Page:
Pity the poor publishing professional. She — and these days, three out of four publishing pros on the editorial side are women — was lured into the field by her love of books. Yet she spends her work hours as caught up in commerce and bureaucratic politics as any office drone. She hoped to have regular encounters with art, thought and glamour. Yet what she runs into more frequently is the fact that she’s earning far less than friends who went into squarer fields. She expected to continue her life as an eager reader. Yet she spends her reading time wading through manuscripts, review copies and buzzed-about but lousy new books. “You hate your work, you wonder why you’re doing it, you think you should quit,” an editor said to me recently. “And it really does cut into your reading enjoyment.”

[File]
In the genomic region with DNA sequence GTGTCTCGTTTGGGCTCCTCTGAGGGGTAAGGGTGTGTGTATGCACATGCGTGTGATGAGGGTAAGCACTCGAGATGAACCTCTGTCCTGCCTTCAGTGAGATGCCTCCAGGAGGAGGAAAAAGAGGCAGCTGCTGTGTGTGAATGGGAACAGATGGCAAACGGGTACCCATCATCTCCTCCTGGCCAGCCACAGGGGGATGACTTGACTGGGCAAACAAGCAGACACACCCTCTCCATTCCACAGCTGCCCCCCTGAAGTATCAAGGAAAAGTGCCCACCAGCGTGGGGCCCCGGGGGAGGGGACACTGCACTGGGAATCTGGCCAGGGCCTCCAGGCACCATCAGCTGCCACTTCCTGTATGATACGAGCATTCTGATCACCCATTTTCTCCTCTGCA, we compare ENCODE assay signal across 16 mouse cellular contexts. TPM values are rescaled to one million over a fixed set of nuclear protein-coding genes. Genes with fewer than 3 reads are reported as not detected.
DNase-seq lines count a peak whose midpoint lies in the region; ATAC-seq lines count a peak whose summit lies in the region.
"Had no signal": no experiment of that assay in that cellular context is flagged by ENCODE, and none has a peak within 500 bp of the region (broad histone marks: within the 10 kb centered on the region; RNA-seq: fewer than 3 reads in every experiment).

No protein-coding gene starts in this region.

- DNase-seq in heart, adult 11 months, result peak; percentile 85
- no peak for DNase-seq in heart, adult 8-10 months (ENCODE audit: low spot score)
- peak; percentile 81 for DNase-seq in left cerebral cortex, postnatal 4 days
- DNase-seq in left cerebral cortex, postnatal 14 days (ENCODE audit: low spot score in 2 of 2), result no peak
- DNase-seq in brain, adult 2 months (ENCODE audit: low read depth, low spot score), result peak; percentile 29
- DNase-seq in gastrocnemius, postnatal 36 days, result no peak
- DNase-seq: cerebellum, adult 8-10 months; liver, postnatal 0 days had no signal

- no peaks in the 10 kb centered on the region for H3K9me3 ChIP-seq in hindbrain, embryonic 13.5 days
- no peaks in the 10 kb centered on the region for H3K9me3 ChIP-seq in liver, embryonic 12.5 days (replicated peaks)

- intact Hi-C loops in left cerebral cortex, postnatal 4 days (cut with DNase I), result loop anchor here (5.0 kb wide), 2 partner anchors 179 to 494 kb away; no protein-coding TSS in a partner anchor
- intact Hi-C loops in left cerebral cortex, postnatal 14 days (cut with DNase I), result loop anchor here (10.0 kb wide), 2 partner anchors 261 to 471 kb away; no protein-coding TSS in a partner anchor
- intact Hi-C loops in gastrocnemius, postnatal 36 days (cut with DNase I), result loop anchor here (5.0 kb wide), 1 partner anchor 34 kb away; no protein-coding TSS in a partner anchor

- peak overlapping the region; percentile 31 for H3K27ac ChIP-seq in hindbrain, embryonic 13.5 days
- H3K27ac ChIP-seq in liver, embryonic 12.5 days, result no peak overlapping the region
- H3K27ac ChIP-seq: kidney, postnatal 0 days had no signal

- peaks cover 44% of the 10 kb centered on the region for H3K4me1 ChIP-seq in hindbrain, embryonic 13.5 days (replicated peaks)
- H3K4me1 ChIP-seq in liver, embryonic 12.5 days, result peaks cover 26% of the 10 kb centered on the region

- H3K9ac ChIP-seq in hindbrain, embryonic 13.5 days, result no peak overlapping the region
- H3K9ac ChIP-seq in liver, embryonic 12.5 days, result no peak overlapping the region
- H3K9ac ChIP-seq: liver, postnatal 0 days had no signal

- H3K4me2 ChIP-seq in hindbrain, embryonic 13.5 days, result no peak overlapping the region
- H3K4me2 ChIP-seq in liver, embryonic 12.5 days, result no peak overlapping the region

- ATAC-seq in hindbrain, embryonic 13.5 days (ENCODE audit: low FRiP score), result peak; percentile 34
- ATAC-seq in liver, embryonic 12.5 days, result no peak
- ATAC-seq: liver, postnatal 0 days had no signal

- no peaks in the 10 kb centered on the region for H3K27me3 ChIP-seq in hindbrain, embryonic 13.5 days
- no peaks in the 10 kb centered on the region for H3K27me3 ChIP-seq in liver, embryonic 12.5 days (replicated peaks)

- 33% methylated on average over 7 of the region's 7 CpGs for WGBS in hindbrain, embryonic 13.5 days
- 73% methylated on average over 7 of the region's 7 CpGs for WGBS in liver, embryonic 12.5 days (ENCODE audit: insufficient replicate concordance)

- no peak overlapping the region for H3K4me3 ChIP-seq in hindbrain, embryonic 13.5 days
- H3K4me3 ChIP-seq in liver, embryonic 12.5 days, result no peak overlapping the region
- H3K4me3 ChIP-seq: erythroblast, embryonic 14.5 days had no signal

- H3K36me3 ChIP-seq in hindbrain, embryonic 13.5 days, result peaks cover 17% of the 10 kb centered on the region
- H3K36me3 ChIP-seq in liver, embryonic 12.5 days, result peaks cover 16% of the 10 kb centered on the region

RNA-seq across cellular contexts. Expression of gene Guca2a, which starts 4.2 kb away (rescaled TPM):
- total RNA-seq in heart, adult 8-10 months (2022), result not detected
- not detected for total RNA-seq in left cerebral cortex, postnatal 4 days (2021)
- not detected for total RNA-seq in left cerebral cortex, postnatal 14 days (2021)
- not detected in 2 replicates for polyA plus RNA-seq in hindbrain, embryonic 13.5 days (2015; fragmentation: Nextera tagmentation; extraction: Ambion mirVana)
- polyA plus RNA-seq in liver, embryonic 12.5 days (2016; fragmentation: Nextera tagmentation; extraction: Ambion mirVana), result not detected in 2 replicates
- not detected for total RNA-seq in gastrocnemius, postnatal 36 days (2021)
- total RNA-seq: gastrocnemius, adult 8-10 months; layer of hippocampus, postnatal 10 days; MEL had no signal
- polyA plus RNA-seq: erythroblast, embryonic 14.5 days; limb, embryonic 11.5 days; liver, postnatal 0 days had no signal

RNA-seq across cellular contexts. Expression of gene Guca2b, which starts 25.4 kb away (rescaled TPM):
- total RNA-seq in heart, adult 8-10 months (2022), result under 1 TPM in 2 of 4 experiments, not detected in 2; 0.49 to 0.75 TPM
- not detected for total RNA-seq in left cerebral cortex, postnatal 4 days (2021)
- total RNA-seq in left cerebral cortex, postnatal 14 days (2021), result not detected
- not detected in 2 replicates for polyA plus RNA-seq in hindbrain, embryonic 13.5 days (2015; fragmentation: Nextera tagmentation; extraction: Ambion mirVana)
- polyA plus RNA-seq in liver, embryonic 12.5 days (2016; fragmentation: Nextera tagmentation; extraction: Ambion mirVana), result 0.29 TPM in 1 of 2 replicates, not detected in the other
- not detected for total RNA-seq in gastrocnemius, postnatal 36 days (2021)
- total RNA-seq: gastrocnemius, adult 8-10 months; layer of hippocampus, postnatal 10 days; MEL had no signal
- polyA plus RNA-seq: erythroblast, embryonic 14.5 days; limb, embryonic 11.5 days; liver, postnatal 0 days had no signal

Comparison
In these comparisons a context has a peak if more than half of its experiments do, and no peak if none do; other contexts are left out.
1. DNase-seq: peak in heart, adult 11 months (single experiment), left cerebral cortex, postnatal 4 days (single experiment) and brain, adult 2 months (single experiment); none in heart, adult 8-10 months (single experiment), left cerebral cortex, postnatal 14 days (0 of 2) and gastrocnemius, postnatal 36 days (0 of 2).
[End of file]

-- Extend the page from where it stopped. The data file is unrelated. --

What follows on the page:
Perhaps as a consequence, there’s little that makes people in publishing as wistful as talking about what they’d like to be reading. They sit back, they smile a little and their eyes search the ceiling — this is a question they still really care about. What answers do they come up with? Suspecting that there might be something to be learned here, and with as few preconceptions as I could manage, I asked a dozen publishing people how their reading habits would change if they never had to read out of obligation again.
One journalist who covers publishing said happily, and with no hesitation, that she would “read Colette in French — but first I’d need to learn French, which I’d also love.” An editor of science books said that what he’d most like to do is “line a wall with photography books,” while a fiction editor confessed that he’s happiest reading books about science. One marketing person said that she’d love to finish “Paradise Lost,” which she struggled only partway through while in college. “Now that I know something about defeat and frustration, I keep thinking about how Satan got cast out of Heaven,” she said. “In college I couldn’t relate. Now I can.”